Short Story - Sessions 

Short stories from The Vicious Circle

The Whistler Writers Group, also known as The Vicious Circle, will be presenting the Whistler Writers Festival Nov. 3-14, 2004. The festival is designed for writers and readers, with a smorgasbord of creative events, including: discussions with and readings by award-winning West Coast authors; a workshop to inspire new writers; and an intensive workshop for emerging writers on craft and the publishing industry. A schedule of events is available through Stella Harvey at or by calling her at 604-932-4518.

Seconds is the fourth of four short stories written by members of the Vicious Circle that have run in Pique Newsmagazine from Oct. 15 to Nov. Nov. 5. These stories are part of a collection of stories by local writers that will be released at the festival. The journal, appropriately called The Vicious Circle , will be available for sale at the festival for $5. Enjoy the stories! And check out the various events open to the public at the Whistler Writers Festival.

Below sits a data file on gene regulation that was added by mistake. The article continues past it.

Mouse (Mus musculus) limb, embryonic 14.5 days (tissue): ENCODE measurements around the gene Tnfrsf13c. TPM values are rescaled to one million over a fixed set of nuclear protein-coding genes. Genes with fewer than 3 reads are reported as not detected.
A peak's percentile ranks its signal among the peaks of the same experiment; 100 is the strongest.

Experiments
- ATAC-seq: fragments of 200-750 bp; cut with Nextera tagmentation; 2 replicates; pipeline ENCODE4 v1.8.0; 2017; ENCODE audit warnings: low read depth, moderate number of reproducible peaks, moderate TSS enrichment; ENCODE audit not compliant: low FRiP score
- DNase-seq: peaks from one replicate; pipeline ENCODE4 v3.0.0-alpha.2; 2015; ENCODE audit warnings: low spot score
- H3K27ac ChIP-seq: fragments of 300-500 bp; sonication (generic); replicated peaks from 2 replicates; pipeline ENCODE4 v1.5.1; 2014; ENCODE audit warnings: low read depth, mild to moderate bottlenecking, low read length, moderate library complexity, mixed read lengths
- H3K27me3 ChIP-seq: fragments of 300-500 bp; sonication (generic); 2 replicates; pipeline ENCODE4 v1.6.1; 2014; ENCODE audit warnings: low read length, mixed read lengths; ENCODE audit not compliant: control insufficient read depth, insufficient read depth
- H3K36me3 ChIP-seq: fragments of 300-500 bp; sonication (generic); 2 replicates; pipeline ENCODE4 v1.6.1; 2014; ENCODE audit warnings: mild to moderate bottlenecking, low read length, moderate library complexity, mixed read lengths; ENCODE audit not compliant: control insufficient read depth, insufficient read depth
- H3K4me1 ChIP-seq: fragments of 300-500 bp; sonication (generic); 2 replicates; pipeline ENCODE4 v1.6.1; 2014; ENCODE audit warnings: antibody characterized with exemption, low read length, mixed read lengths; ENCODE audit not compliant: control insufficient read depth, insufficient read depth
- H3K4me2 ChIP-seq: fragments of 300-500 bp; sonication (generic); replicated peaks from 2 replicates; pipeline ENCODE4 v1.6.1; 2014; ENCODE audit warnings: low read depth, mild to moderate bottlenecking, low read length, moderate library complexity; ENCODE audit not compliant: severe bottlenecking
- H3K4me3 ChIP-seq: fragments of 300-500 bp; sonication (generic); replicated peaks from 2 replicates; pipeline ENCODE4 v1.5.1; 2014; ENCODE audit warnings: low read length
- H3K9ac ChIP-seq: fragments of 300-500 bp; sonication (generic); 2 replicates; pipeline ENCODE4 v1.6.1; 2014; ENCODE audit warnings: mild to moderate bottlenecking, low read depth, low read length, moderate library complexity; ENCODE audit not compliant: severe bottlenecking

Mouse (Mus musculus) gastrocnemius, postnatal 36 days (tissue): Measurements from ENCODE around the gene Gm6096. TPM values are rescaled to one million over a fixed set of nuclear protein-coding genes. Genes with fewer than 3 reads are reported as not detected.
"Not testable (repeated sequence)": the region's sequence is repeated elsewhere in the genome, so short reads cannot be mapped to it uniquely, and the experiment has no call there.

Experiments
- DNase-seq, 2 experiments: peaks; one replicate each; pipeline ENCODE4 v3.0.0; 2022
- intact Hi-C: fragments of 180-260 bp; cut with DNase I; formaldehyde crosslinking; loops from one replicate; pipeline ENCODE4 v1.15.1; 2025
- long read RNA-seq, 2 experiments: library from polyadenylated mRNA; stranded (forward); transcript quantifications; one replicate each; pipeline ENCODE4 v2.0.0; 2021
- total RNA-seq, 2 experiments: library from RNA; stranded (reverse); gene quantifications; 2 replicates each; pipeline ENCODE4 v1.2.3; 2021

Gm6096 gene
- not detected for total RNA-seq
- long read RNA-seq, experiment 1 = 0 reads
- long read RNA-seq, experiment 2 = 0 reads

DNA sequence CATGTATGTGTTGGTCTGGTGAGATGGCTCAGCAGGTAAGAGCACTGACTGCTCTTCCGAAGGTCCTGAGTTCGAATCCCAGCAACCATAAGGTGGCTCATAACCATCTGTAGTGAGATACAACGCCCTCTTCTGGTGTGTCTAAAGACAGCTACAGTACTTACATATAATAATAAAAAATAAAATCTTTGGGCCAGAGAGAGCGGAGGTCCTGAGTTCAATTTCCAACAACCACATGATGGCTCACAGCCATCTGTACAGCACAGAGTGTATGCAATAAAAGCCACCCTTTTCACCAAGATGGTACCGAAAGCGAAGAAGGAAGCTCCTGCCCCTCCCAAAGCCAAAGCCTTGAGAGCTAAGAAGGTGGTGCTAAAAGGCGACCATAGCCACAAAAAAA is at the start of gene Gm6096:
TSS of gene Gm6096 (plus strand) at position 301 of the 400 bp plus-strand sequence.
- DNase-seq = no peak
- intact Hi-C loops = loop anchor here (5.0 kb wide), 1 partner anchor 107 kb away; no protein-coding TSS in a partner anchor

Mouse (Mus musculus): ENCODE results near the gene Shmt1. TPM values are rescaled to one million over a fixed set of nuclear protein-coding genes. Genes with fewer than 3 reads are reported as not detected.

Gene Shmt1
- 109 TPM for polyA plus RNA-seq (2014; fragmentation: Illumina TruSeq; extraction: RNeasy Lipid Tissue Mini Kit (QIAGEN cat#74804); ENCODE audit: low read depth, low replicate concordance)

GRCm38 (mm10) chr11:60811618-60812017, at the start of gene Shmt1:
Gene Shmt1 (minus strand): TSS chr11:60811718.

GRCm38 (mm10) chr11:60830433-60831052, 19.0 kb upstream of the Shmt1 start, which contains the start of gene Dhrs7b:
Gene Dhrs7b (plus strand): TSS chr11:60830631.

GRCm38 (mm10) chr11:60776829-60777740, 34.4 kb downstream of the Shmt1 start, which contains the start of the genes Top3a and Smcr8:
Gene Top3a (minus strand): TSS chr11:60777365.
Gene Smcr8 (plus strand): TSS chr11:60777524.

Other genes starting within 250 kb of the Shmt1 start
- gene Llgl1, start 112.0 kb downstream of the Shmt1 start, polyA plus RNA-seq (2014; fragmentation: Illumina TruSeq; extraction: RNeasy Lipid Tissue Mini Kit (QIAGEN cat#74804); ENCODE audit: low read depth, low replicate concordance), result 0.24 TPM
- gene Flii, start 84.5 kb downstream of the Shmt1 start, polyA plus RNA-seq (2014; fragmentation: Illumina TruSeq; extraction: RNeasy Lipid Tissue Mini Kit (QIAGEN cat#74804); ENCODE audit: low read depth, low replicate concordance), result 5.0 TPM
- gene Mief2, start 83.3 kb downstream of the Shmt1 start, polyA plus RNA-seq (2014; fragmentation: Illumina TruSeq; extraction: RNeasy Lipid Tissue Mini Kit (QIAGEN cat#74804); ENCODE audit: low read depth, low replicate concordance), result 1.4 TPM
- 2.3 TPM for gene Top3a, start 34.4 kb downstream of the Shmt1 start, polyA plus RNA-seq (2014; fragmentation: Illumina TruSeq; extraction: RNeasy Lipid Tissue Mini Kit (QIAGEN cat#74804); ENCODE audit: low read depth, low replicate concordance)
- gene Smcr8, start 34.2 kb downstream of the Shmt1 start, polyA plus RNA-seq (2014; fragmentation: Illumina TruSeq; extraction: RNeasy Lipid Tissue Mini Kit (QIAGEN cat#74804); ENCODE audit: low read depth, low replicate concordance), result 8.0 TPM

By Stella L. Harvey

There was a time I could’ve reached for you. You'd roll over, quiver your eyes open, smile, then trace my face with your finger and allow my touch. These days, I’m not sure what would happen. The garden, this house, your work. Something gets in our way.

In this dim early morning light I see you curled away from me, hear you wheeze, feel the slight tilt of the mattress holding you. The covers sit at your waist, exposing your knobby back. Your freckled right arm is where it always is, wrapped underneath you, head on bony hand, long fingers clutching at the sheet beneath you, a dark eyed nipple peeking though. A breeze drifts through the open window. The spindles of our headboard burrow into my spine. I don’t move, afraid to wake you.

Yesterday morning we were reading the Sunday Times and enjoying blueberry waffles and balcony-grown mint tea. The sun was beginning to flicker through our treed back yard, touching your hair, accenting its natural red tinge. I looked at you, stared really, as I’ve done ever since we met at the Holbein exhibit at Emily Carr on Granville Island six months ago. Among the dark medieval drawings I saw a slim redhead in black jeans and a burgundy turtleneck. The large red and black eagle imprinted on your shawl wrapped itself around your thin shoulders. Staring at the pencil drawing of Queen Anne Boleyn, exhibit number 27, you didn’t notice me until I slipped in beside you and asked, "What do you see?"

Speaking as if you were having the conversation in your head, you looked into Anne Boleyn’s shadowy eyes and said, "Wonder if she knew?" You paused briefly, took a long deep breath and said, "Maybe she’d have done things differently."


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